Questioning Career Info and Accuracy

With the amount of information available for each school within this tool, there will always be a question of accuracy. The scorecard uses institutional data from 2011. Some experts have argued that because the information is based on averages and medians that the borrowing and default figures are misleading.

Others think the criticisms of the scorecard putting so much emphasis on cost are off-center because the unfortunate reality is that most students don’t have the luxury of ignoring finances when considering colleges.

“Maintaining current and accurate information could present itself as a challenge. Failure to have accurate information could result in a student discontinuing their interest in a specific college or university,” Scales said. “However, I feel that the likelihood of this occurring is very small as I don’t think this particular tool was created with the intention on being the only source of college-specific information for prospective students and their families.”

The scorecard is also lacking when it comes to employment of graduates. Currently, the employment section directs users to ask their prospective institutions for information about jobs and earnings for its graduates, but it also says the U.S. Department of Education is working to provide information about average earnings of graduates.

Sajko said employment data and career outcomes would be extremely difficult to track, noting that he is in a job he never knew existed when he attended college.

A recent letter to the editor at The New York Times from Harvard University President Drew Gilpin Faust, whose first job after graduating college was a low-paying position with the Department of Housing and Urban Development, suggested that graduate salaries aren’t a good indicator of an institution’s quality because some graduates base their career success on personal satisfaction, not salary.

Room for Improvement

User feedback and response is going to be a necessity in improving the tool as well as pointing out areas in which to improve upon.

  • Wilkinson suggested the scorecard add a peer review section, similar to the feature on Yelp.
  • When searching by degree and major, the list of options are in some sort of a quasi-alphabetical order. Simplicity is better, so full alphabetical order would be best.
  • Scales mentioned she would like to see direct links to the institution’s websites so that students can explore top college choices in greater detail.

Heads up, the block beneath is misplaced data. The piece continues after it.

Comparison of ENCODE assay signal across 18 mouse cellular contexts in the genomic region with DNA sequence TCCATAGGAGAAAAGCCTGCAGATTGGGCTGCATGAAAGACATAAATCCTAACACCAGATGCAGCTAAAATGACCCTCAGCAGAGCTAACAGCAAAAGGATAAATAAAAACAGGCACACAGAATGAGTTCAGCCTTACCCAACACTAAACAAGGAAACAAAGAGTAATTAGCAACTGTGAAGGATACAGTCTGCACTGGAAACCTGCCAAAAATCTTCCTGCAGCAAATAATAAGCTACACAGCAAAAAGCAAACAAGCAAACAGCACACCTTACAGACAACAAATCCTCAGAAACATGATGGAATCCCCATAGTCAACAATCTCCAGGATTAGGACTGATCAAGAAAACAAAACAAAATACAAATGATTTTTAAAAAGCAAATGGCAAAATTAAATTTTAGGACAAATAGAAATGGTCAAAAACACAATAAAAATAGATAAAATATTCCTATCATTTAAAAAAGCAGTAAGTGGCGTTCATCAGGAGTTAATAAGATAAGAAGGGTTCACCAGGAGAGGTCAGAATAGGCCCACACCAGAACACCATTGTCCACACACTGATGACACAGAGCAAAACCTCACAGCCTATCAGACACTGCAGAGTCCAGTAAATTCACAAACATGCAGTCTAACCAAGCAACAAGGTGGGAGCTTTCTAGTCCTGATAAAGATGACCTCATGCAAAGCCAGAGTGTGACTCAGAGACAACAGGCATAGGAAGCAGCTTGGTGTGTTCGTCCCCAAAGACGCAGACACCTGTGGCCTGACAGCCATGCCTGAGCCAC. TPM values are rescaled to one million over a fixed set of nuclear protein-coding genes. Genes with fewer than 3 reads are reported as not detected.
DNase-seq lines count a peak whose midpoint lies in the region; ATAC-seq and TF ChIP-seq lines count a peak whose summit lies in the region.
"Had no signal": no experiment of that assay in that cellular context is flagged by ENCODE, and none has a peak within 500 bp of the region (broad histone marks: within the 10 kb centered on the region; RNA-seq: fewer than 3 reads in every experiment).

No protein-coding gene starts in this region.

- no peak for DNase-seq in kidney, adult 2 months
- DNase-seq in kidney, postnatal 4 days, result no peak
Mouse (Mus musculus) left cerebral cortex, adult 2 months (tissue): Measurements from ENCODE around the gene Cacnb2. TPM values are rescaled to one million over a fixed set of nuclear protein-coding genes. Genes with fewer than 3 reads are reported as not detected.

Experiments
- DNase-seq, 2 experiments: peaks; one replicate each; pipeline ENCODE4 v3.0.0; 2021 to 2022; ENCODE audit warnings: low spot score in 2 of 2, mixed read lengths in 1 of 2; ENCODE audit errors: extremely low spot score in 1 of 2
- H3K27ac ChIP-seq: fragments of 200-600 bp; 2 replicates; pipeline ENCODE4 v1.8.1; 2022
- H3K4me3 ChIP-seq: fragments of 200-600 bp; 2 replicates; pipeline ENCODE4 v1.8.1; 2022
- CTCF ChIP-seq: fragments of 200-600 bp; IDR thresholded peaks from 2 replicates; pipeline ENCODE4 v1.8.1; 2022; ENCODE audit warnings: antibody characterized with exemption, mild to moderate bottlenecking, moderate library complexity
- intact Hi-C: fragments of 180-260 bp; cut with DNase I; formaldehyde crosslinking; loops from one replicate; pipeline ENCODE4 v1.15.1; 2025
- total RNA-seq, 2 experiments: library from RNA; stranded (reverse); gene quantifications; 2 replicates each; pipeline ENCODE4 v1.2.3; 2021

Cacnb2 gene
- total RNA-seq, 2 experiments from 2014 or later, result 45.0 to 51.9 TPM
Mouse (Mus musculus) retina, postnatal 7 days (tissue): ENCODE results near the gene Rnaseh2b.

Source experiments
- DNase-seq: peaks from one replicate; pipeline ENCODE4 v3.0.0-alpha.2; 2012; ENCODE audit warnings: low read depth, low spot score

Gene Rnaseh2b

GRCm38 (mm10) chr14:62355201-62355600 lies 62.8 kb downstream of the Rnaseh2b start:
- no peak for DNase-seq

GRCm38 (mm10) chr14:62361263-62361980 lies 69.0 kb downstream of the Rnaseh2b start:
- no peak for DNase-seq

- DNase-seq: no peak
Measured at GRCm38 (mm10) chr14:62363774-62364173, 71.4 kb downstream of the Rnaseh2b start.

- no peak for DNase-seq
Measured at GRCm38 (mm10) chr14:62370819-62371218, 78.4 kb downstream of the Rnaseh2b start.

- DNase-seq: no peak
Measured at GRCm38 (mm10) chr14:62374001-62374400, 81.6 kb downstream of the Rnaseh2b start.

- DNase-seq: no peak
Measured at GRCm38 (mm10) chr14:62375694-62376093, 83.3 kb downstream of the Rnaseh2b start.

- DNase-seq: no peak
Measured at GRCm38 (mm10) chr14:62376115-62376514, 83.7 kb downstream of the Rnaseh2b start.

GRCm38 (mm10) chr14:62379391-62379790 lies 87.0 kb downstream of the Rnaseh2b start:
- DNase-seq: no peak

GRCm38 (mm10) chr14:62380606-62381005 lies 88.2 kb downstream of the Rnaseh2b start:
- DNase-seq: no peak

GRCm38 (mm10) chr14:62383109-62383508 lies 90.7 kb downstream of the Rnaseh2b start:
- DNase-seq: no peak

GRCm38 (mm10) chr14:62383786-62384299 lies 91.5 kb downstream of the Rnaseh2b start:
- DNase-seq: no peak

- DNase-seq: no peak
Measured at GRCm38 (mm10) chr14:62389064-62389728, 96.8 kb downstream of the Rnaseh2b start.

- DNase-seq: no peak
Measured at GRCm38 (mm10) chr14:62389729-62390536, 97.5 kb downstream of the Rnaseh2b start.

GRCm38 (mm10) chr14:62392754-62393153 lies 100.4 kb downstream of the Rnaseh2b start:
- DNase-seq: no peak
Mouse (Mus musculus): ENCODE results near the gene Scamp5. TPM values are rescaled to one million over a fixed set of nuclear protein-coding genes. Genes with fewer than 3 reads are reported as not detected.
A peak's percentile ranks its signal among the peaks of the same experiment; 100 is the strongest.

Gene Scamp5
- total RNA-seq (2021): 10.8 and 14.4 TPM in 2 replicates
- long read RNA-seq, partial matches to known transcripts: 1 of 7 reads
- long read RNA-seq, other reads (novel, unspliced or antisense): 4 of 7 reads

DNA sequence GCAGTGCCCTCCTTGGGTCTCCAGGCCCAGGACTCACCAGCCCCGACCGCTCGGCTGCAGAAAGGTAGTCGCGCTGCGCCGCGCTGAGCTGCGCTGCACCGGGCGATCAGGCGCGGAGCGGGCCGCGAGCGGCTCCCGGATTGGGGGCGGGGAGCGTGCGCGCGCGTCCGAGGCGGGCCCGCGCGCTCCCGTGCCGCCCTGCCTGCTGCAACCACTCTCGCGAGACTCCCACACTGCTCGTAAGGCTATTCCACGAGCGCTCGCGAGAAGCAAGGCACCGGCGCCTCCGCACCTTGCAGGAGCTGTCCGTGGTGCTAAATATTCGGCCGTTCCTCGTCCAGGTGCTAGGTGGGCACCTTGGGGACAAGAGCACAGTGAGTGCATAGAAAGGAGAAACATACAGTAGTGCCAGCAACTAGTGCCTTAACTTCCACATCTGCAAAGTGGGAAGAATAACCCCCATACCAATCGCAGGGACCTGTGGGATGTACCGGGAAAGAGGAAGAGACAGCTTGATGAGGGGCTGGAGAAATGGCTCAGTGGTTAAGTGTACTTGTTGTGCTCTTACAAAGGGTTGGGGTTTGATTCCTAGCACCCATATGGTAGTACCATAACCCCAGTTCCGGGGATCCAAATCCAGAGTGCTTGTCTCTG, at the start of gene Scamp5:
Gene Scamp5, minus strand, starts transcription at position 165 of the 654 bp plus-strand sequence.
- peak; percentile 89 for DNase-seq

• Pereyra said the interface’s design could be simplified and suggested moving search criteria to the left-hand side displayed vertically with its corresponding categories placed horizontally. “I know that they tried to make it more interactive, but I think less is more,” she said. “Kids are often intimidated when they have too many options.”
  • Pereyra also suggested the tool provide students the ability to compare schools side-by-side. Presently, students have to look at their options one at a time.
  • Sajko said it would be helpful to include narratives that explain each college. “[The scorecard should] really let each college explain these categories rather than setting up yet another reporting structure which the government must now run,” he said.
  • When searching by occupation, the results show institutions that don’t clearly define how they were yielded. In other words, if students search by occupation for public relations specialists, they are given a list of schools – but are these schools that offer degrees in this occupation, schools that graduate a significant amount of public relations specialists, schools that are well-known for public relations specialists, etc.? These questions can easily be answered by including a paragraph explaining the criteria for how the institutions are selected.
  • Cullen emphasized the need for transparency and accountability, but said the college scorecard does not evaluate colleges in the same way that colleges as a group would evaluate each other. “The descriptors are quite vague. For example: city, urban, or rural. The results that are pulled up tend to include 25 schools that I’ve never heard of before, and I’ve been working in the higher education field for quite some time,” Cullen said. “The list the College Scorecard pulls up is a lot like looking at the yellow pages, and additional follow up would be needed by a user to learn more about what the experts say about these schools.”

Final Thoughts

Reviewing the College Scorecard, many of our findings echoed those of other experts: we’d like some employment information and a side-by-side comparison tool would be nice, but overall the tool offers plenty of information about some important factors, including cost and borrowing, which makes it a great resource and jumping-off point for prospective college students and their families.

It’s also important to remember that the College Scorecard is not the end-all, be-all for selecting a school to attend, and it was not designed to be. As Scales mentioned, it’s not meant to be the only source of college specific information. Rather, it’s a way to drive the conversation between students and college personnel and focus on student success.